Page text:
IBM has made a functioning quantum processor available to the public over the internet.
Quantum computing is widely seen as an evolution of computer technology, which may allow for much faster calculations than today's machines.
The technology is still in its infancy, but one expert said it was a "small step" towards a useful quantum computer.
IBM said it hoped to see processors up to 20 times larger in the next decade.
Traditional computers process all their information using bits - information stored in tiny transistors that can either be on or off - interpreted as values of one and zero.
Quantum computing instead takes advantage of a mechanic called superpositioning that allows quantum bits - or "qubits" - to have values of one, zero, or both at the same time.
Researchers believe this core difference will eventually lead to powerful devices with processing power that will exceed the limits of classic computers.
IBM's quantum processor is located in its TJ Watson Research Centre in New York. Quantum processors are notoriously sensitive, so it is being kept at supercooled temperatures in a cryogenic refrigerator.
It has just five qubits that can be manipulated, but the company expects processors of 50-100 qubits to emerge within the next decade. General-purpose machines, which IBM calls "universal" quantum computers, will eventually use more than 100,000 qubits.
IBM's cloud solution allows users to drag and drop logic gates - a core principle of processors - on to the individual qubits to form algorithms or experiments. Those can then be sent to a simulator, or added to a queue for the real quantum processor to work on.
People wishing to access the processors must request an invitation through a web form that asks for a user's institution details and level of computing experience.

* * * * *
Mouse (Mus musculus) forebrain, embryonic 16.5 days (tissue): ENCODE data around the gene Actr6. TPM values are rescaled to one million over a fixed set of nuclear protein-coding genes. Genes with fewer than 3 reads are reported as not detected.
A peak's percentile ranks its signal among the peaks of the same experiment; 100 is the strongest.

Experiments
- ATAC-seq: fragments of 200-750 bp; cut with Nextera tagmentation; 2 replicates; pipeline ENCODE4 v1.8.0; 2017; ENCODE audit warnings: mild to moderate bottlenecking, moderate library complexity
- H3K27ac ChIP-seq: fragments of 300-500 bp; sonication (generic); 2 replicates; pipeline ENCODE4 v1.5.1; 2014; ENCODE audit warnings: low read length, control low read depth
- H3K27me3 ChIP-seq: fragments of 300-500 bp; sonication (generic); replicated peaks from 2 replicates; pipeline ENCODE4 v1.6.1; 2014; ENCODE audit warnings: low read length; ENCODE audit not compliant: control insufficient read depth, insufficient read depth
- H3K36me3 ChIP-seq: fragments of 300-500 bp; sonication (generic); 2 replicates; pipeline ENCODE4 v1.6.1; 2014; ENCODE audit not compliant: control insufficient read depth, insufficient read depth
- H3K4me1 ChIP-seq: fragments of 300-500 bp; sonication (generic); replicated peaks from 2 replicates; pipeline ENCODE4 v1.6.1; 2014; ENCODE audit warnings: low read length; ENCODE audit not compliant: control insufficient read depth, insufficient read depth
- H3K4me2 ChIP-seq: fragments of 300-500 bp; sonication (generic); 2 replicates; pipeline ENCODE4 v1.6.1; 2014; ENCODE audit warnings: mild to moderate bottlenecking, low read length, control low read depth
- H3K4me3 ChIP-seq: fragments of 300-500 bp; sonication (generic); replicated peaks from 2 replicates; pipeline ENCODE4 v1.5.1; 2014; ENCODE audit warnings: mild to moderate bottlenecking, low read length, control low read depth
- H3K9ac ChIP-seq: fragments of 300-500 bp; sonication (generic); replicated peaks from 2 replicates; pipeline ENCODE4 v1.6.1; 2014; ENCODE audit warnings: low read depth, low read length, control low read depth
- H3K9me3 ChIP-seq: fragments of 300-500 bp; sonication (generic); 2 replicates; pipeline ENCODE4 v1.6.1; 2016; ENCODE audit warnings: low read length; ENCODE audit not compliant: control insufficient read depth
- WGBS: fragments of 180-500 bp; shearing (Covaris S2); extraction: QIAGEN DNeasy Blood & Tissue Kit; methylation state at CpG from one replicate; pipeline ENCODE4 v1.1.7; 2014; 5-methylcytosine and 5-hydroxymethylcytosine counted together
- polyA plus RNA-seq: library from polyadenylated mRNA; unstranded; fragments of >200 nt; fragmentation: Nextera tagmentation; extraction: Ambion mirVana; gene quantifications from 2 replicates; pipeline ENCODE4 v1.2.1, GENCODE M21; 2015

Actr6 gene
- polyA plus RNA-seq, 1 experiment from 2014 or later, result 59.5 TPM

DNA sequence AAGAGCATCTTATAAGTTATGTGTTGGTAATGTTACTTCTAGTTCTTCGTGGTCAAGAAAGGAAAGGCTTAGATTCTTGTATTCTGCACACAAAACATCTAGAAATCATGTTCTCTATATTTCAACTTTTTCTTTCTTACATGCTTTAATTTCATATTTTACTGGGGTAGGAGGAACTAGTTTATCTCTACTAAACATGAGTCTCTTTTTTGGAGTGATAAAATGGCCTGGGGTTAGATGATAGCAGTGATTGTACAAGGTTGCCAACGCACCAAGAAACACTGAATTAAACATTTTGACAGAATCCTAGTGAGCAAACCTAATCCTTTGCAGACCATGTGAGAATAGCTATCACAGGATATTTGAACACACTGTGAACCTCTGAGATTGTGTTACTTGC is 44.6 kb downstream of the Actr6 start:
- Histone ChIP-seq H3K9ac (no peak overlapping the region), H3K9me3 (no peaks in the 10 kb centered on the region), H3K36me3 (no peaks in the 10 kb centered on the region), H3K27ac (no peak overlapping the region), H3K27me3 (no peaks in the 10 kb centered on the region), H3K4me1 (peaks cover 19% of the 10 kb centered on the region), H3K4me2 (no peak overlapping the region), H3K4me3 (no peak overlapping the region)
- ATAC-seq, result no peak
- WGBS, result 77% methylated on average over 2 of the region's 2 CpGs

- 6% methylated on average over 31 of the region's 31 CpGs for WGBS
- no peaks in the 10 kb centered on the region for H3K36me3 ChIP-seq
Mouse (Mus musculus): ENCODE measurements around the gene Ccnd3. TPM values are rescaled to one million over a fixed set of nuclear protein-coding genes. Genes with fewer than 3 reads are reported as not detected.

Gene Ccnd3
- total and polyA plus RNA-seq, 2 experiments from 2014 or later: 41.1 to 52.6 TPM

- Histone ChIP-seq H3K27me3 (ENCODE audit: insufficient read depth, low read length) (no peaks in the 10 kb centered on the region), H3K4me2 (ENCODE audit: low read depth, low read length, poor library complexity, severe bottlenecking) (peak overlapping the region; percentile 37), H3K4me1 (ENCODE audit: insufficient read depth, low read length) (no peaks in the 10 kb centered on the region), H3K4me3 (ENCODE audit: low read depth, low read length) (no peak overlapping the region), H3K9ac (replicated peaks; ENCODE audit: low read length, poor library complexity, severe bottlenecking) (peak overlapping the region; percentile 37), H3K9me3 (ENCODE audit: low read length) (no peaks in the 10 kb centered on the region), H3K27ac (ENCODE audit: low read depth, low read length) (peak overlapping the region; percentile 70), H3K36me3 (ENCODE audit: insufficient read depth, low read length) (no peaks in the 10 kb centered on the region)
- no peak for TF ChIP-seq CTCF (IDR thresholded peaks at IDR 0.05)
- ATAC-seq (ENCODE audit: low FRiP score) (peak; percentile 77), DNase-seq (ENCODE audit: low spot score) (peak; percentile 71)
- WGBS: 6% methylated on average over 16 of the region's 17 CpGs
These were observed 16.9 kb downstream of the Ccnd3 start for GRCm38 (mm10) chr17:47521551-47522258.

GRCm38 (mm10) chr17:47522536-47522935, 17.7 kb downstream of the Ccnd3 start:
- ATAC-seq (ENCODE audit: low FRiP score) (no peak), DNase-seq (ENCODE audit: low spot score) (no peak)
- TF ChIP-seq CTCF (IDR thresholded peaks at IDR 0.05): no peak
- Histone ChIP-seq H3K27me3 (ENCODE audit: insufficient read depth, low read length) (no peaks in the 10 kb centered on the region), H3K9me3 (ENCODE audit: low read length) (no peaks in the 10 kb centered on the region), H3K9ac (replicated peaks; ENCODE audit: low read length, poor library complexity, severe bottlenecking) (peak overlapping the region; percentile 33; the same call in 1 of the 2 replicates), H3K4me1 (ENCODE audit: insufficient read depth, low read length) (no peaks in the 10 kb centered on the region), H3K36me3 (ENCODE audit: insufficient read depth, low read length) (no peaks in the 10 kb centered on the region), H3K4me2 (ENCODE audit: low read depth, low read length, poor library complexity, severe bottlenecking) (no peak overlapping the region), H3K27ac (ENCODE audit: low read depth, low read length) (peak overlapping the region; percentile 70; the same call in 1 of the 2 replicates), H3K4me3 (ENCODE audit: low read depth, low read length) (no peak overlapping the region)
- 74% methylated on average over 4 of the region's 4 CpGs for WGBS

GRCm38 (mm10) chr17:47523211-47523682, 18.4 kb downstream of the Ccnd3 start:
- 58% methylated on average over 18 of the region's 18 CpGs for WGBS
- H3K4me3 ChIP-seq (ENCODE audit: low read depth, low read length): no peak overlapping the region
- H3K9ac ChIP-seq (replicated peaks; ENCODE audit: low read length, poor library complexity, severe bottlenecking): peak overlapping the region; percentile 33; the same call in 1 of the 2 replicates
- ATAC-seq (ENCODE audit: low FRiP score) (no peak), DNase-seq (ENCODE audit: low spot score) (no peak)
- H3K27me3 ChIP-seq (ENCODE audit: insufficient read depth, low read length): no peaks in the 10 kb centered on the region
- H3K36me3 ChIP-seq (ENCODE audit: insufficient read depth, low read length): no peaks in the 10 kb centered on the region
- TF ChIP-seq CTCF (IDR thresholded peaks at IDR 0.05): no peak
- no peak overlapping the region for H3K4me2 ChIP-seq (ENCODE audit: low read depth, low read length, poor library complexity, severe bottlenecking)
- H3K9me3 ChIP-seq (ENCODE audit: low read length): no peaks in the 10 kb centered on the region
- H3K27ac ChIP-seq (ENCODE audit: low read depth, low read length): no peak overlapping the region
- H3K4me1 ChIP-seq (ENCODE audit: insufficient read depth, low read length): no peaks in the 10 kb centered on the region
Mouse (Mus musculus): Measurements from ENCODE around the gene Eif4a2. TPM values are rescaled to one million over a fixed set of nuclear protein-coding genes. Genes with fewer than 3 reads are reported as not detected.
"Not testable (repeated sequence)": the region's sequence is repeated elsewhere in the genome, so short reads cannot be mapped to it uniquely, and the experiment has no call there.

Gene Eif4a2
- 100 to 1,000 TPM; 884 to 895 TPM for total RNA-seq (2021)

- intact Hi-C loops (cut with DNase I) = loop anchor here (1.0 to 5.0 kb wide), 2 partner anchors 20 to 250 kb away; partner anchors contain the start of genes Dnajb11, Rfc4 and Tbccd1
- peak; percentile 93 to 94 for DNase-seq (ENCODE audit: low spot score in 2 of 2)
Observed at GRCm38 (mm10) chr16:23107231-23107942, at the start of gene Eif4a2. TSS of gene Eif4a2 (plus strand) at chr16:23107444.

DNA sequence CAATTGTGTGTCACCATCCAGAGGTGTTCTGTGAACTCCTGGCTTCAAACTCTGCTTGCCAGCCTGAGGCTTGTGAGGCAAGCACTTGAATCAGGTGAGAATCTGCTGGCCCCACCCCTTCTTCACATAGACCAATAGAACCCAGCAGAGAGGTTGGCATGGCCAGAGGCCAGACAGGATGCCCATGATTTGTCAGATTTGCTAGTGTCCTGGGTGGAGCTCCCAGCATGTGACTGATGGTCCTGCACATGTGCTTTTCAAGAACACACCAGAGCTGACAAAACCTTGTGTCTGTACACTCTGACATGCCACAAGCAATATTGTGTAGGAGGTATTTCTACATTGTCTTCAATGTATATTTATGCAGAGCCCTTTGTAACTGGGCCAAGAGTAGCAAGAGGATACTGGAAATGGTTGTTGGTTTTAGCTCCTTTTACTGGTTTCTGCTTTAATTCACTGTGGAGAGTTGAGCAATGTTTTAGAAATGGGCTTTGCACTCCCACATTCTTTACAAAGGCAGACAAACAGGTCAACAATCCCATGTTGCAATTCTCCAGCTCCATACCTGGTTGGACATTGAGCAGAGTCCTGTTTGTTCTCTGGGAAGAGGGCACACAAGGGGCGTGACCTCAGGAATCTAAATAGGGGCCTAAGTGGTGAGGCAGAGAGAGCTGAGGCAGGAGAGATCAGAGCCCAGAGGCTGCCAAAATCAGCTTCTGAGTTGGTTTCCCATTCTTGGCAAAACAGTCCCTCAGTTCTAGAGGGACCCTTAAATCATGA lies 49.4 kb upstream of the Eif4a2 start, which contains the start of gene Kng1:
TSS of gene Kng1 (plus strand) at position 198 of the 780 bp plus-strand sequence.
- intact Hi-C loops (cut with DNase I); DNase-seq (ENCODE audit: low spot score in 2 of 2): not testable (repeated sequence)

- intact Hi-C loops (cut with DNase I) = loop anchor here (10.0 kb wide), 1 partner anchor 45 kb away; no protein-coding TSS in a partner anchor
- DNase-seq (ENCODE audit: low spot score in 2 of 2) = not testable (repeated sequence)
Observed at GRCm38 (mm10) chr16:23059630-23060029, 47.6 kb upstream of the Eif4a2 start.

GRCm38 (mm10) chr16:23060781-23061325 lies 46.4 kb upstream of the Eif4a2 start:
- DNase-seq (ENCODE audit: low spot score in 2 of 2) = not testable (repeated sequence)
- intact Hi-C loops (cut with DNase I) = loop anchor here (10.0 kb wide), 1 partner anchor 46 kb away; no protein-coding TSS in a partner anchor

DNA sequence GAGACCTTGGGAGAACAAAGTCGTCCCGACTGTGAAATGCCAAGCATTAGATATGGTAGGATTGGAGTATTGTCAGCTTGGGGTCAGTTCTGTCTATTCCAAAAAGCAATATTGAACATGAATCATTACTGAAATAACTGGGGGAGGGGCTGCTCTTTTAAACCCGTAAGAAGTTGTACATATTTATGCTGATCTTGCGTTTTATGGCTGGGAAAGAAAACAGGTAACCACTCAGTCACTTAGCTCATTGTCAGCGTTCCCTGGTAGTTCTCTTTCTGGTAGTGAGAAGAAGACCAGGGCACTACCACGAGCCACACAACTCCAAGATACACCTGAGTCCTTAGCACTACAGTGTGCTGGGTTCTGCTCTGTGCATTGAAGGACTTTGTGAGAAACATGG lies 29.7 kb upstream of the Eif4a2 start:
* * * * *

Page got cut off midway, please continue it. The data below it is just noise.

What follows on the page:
A spokesman for IBM said the invite system was to prevent bots from swarming the system, and told the BBC that anyone would be granted access regardless of experience.
The complexity of quantum computing means that most users are likely to have a basic background in the subject.
"IBM has made a small but very significant step towards a useful quantum computer," said Chris Ford, Professor of Quantum Electronics at Cambridge University.
"This will only be useful for experts who know what they are doing, but the very idea that it's available to all may bring quantum computing to the attention of the general public, and encourage more people to be interested in how physics makes this new form of computing possible."
The potential power of quantum computing to perform advanced calculations is also a concern for the security industry, as it may make it possible to easily crack existing encryption methods.
Current security standards rely on the extreme complexity of encryption - something advanced quantum processing may be able to handle.
The US National Institute of Standards and Technology has announced it will hold a public competition for new encryption standards that will be more difficult to crack - hoping for a quantum-proof standard by 2023.